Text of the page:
Interpreting the New Iran Deal.

Author:Abrahamson, James L.


By John Allen Gay, Asst. Managing Editor, National Interest

THE SUPPORTER: See also the review of Clifford May's argument opposing the Iran deal.

John Gay argues that the deal worked out with the Iranian diplomats "isn't so bad," at least based on the details "released by the White House." It calls for Iran to stop enriching uranium to 20% and either "dilute or convert its entire stockpile," which means Iran would require more time to build a nuclear weapon. Nor may Iran employ its faster-working centrifuges, install any new ones, or (maybe) activate any not in use. The deal also placed "significant restrictions" on the potential plutonium-producing reactor being constructed at Arak, which gained French support.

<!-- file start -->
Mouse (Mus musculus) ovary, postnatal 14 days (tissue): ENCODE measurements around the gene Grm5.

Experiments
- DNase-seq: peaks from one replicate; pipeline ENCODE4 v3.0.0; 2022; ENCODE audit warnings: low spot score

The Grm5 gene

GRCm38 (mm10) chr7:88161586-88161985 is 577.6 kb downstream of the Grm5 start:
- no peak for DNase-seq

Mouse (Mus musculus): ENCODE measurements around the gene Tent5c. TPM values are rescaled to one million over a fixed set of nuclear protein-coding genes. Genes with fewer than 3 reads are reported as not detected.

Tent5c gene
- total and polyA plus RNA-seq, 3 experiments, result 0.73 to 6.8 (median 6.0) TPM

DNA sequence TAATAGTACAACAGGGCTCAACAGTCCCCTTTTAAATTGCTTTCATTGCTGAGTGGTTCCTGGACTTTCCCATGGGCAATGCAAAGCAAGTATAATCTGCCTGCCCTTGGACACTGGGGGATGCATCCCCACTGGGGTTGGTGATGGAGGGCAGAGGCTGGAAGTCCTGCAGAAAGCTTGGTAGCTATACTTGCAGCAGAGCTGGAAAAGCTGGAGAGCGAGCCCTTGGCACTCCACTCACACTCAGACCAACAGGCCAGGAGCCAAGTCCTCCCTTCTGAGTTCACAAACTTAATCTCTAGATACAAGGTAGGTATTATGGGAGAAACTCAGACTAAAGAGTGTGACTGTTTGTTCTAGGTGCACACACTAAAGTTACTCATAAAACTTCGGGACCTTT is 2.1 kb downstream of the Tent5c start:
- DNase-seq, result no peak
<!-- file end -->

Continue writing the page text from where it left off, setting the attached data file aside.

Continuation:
Iran also accepted more international monitoring of its nuclear facilities, daily access to Natanz and Fordow, and more access to Arak and the details of its design. Monitors will also ensure that facilities that manufacting Iran's centrifuges do not divert any of them to some secret site

To gain the concessions described above, the Western powers had to accept that Fordow would continue operating, Iran would retain its stockpile of 20% uranium, and continue uranium enrichment...

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